Friday, April 08, 2016

Music Friday: Last-Minute Fling Doesn't Mean a Thing 'Cause Carole King Gets the Ring in 'Oh No Not My Baby'

Welcome to Music Friday when we often bring your classic songs with jewelry, gemstones or precious metals in the title or lyrics. Today, the incomparable Carole King gets the ring in her classic 1964 hit, "Oh No Not My Baby."


In this song about a young woman faced with allegations of a cheating boyfriend, King's trust in him is unwavering. She sings, "When my friends told me you had someone new / I didn't believe a single word was true."

Later in the song, King rationalizes that even if her boyfriend was unfaithful, the dalliance was probably just a flash in the pan. Once again, she sings, "Well, you might have had a last minute fling / But I am sure it didn't mean a thing / 'Cause yesterday you gave me your ring."

Co-written by King and then-husband Gerry Goffin, "Oh No Not My Baby" was originally recorded in 1964 by Maxine Brown and subsequently covered by some of the biggest names in the music business, including Aretha Franklin, Cher, Rod Stewart, Linda Ronstadt, the Shirelles, Manfred Mann, Dusty Springfield, Debby Boone, Julie Budd, Eydie Gormé and The 1970s made-for-TV band The Partridge Family. Fans of American Idol might remember Jacob Lusk's rendition of the song in 2011.

Although Carole King has composed most of her songs for other performers, many fans agree that nobody does Carole King like Carole King. That's why we chose to feature King's rendition of "Oh No Not My Baby," which appeared on her 1980 album Pearls: Songs of Goffin and King as well as her 2001 album Love Makes the World.

Born Carol Joan Klein to a New York City firefighter dad and teacher mom, King started playing the piano at the age of 4. While attending high school she dated Neil Sedaka and changed her name to Carole King. She and her buddy Paul Simon made extra money by making demo records for $25 per session. While attending Queens College, she met Goffin, who became her song-writing partner. They were married one year later, in 1959, when King was only 17 years old. The marriage lasted nine years.


In the early 1970s, King launched a successful solo career catapulted by the immense success of Tapestry, a breakthrough album that topped the U.S. album charts for 15 weeks in 1971 and remained on the charts for more than six years.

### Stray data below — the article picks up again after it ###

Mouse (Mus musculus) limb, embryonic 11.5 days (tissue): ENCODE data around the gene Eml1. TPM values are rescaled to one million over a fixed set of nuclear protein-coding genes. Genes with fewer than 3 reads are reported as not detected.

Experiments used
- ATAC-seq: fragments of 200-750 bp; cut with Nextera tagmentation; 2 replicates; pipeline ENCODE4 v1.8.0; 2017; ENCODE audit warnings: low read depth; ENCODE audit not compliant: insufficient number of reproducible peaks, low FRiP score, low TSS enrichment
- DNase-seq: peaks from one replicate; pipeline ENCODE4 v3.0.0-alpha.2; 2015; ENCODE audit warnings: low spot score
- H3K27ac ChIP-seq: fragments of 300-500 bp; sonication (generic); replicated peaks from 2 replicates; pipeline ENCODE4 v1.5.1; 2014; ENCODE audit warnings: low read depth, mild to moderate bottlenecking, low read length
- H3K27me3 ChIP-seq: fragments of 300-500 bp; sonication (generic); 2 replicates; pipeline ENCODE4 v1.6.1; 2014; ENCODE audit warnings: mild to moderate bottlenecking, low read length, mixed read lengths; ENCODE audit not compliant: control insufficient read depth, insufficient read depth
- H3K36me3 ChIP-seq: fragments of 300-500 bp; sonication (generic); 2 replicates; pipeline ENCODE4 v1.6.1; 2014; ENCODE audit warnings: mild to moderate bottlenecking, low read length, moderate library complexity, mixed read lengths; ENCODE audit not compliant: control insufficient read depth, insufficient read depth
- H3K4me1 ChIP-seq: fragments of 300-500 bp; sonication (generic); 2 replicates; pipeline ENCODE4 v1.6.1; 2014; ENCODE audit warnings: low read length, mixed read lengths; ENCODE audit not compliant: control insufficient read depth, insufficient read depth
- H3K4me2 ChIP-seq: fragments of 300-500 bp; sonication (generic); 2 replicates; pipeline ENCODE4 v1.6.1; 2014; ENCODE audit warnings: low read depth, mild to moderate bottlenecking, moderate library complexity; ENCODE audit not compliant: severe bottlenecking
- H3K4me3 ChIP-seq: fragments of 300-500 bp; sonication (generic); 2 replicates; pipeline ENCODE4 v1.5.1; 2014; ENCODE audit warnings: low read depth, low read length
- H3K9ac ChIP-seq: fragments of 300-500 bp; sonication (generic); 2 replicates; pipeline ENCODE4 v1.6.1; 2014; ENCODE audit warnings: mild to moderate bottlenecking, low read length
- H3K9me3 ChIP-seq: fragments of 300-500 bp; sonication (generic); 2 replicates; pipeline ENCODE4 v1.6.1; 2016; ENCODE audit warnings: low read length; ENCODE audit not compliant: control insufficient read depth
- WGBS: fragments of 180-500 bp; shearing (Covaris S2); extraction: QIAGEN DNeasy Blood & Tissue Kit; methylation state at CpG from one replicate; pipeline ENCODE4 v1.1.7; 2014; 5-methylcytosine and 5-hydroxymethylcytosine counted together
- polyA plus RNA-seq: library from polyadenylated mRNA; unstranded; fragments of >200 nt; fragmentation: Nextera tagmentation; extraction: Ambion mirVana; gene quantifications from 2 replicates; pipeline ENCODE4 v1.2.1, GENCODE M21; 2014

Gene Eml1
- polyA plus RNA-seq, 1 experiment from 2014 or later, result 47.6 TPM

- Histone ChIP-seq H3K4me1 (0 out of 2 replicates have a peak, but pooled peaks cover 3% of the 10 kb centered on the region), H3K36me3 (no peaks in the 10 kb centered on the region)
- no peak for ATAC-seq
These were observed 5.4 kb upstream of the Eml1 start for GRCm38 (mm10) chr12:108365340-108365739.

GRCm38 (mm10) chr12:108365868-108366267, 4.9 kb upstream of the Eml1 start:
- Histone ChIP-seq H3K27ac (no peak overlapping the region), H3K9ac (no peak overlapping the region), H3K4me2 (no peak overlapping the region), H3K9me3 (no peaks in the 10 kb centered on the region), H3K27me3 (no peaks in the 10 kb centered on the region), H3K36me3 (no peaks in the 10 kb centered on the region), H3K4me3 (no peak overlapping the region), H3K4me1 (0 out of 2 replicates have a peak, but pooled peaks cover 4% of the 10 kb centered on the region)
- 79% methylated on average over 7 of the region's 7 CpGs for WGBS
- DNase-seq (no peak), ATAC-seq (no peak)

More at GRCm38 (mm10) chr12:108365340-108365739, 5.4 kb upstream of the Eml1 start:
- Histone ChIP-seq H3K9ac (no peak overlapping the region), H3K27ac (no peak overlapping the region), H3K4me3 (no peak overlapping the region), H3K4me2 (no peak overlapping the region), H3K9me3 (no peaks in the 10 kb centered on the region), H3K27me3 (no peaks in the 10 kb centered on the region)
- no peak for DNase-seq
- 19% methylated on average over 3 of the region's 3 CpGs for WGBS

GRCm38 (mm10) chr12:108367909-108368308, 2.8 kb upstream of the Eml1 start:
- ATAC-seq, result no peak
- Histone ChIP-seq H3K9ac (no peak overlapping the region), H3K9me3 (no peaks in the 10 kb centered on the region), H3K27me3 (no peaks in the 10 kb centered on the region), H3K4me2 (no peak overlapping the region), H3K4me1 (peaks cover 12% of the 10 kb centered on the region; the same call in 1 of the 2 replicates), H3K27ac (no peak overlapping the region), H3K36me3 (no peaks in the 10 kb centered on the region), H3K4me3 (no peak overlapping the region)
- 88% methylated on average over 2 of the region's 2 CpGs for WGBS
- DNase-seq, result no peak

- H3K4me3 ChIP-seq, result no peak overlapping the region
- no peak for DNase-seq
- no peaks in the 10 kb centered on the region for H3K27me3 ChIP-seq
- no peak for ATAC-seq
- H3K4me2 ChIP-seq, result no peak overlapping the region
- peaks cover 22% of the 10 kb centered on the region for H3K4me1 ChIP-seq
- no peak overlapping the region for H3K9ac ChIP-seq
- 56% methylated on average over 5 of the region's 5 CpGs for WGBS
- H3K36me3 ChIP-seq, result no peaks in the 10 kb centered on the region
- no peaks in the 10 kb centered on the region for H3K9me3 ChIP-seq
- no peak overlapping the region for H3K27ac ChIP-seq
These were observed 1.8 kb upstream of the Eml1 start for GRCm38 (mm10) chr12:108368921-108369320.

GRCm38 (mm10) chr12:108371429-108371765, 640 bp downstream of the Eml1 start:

King is credited with writing or co-writing 118 songs that have appeared on the Billboard Hot 100. King was inducted into the Rock and Roll Hall of Fame in 1990 and into the Songwriters' Hall of Fame in 1987. King announced her retirement from songwriting and performing in 2012, but then walked back that statement in 2013, clarifying that she was just "taking a break." She is now 74 years old.

Check out the audio track of King's awesome rendition of "Oh No Not My Baby." The lyrics are below if you'd like to sing along.

"Oh No Not My Baby"
Written by Carole King and Gerry Goffin. Performed by Carole King.

When my friends told me you had someone new
I didn't believe a single word was true
I showed them all I had a faith in you
I just kept on saying

Oh, no, not my baby
Oh, no, not my sweet baby
You're not like those other guys
Who lead you on and tell you lies

My mama told me when rumors spread
There's truth somewhere and I should use my head
But I didn't listen to what she said
I kept right on saying

Oh, no, not my baby
Oh, no, not my sweet baby
You're not like those other boys
Who play with hearts like they were toys

Well, you might have had a last minute fling
But I am sure it didn't mean a thing
'Cause yesterday you gave me your ring
And I'm so glad that I kept on saying

Oh, no, not my baby
Oh, no, not my sweet baby
You're not like those other guys
Who lead you on and tell you lies

Oh, no, not my baby
Oh, no, not my sweet baby
Oh, no, not my baby
Oh, no, not my sweet baby

Credits: Promotional image via Epic Records. Tapestry album cover.

Thursday, April 07, 2016

Kansas City Royals' World Series Bling Signals a Return to Yellow Gold

The Kansas City Royals celebrated their 2015 World Series championship on Tuesday with dazzling rings that signal a return to yellow gold. The ring ceremony took place at Kauffman Stadium prior to their contest against the New York Mets, the same team they vanquished last October in a series of thrilling come-from-behind victories.


The spectacular rings by Jostens feature a combination of 2.5 carats of white diamonds and 7 carats of blue sapphires set in a two-tone display of white and yellow 14-karat gold. A representative from Jostens noted that it's been nearly a decade since a World Series ring has been designed in yellow gold. The last ones were worn by the 2006 St. Louis Cardinals.